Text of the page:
Not quite the same sums but this could turn into Wales's HS2 debate. Are the benefits really worth £1B? Sid Bonkers
  • Score: -1

12:36pm Wed 7 May 14

GardenVarietyMushroom says...

Sid Bonkers wrote:
Not quite the same sums but this could turn into Wales's HS2 debate. Are the benefits really worth £1B?
I'm still hugely skeptical regarding the £1b price tag for the relief road. Are we really expected to believe it's going to cost more than £70m per mile to build?

If I was a cynic, I might suggest that there's some naked profiteering at public expense going on, that lack of proper road safety monitoring/control on the existing M4 and the delays to the decision are intended to get people clamouring for it to be built at any cost.
[quote][p][bold]Sid Bonkers[/bold] wrote: Not quite the same sums but this could turn into Wales's HS2 debate. Are the benefits really worth £1B?[/p][/quote]I'm still hugely skeptical regarding the £1b price tag for the relief road. Are we really expected to believe it's going to cost more than £70m per mile to build? If I was a cynic, I might suggest that there's some naked profiteering at public expense going on, that lack of proper road safety monitoring/control on the existing M4 and the delays to the decision are intended to get people clamouring for it to be built at any cost. GardenVarietyMushroom
  • Score: -1

4:55pm Wed 7 May 14

Llanmartinangel says...

GardenVarietyMushroo
m
wrote:
Sid Bonkers wrote:
Not quite the same sums but this could turn into Wales's HS2 debate. Are the benefits really worth £1B?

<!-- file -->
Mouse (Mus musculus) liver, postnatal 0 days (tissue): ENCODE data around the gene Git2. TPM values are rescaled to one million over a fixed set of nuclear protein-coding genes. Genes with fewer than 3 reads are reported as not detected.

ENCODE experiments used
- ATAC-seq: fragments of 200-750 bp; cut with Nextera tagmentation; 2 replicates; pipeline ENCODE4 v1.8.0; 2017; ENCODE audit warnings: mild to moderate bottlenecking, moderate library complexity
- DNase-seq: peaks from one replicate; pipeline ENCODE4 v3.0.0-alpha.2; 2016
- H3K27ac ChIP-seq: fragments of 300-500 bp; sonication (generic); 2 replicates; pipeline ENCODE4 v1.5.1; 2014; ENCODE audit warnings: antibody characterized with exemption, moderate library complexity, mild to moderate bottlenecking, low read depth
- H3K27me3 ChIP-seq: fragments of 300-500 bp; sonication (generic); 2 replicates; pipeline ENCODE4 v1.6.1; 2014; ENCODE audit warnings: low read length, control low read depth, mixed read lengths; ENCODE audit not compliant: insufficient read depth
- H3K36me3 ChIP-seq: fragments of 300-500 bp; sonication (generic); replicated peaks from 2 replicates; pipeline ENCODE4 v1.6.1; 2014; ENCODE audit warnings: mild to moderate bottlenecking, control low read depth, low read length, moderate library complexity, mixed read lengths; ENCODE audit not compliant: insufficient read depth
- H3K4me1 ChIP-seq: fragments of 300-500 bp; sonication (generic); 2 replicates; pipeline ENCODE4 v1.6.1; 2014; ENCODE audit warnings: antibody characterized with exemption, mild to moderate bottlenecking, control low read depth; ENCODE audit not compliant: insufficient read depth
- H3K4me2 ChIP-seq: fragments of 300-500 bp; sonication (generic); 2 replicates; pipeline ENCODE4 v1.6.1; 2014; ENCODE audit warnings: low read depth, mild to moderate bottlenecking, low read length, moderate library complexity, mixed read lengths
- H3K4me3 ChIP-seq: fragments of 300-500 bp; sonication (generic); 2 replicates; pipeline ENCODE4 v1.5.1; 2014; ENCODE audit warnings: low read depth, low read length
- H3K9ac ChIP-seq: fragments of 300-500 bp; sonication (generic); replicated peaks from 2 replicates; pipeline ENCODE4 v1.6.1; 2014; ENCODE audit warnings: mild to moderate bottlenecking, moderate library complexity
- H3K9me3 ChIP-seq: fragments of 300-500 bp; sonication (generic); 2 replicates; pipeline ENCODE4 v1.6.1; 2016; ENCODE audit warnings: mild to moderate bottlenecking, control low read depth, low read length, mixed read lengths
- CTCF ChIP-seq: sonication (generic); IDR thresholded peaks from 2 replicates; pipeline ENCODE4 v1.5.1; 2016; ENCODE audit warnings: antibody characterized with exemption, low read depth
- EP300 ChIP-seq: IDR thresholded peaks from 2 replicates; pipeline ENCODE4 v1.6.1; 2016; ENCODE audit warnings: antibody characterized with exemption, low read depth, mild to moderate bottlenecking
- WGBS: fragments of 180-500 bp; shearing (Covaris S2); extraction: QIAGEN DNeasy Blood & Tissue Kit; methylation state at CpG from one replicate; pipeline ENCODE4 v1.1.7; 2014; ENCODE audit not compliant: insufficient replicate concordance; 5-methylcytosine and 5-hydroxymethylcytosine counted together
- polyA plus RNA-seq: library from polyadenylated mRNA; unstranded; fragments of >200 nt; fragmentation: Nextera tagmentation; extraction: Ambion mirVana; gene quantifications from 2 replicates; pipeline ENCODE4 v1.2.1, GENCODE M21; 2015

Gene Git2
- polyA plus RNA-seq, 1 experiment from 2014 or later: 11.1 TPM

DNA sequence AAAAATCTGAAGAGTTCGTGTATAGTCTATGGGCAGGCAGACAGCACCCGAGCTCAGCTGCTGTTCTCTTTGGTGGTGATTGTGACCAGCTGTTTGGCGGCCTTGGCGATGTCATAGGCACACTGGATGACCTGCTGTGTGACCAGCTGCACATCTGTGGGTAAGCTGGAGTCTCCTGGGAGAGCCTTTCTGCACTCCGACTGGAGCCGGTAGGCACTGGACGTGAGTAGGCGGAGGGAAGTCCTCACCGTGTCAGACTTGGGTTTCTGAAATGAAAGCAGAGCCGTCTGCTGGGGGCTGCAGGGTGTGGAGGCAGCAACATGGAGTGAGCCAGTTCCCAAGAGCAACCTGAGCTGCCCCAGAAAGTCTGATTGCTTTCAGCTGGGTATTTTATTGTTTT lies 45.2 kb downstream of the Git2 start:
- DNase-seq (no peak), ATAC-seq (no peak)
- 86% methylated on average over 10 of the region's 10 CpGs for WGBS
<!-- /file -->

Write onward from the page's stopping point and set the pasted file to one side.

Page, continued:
I'm still hugely skeptical regarding the £1b price tag for the relief road. Are we really expected to believe it's going to cost more than £70m per mile to build?

If I was a cynic, I might suggest that there's some naked profiteering at public expense going on, that lack of proper road safety monitoring/control on the existing M4 and the delays to the decision are intended to get people clamouring for it to be built at any cost.
That's a conspiracy theory too far. The delays are WAG incompetence, nothing more. Between the bridge and the tunnels, South Wales is now completely inaccessible at certain times.
[quote][p][bold]GardenVarietyMushroo m[/bold] wrote: [quote][p][bold]Sid Bonkers[/bold] wrote: Not quite the same sums but this could turn into Wales's HS2 debate. Are the benefits really worth £1B?[/p][/quote]I'm still hugely skeptical regarding the £1b price tag for the relief road. Are we really expected to believe it's going to cost more than £70m per mile to build? If I was a cynic, I might suggest that there's some naked profiteering at public expense going on, that lack of proper road safety monitoring/control on the existing M4 and the delays to the decision are intended to get people clamouring for it to be built at any cost.[/p][/quote]That's a conspiracy theory too far. The delays are WAG incompetence, nothing more. Between the bridge and the tunnels, South Wales is now completely inaccessible at certain times. Llanmartinangel
  • Score: 1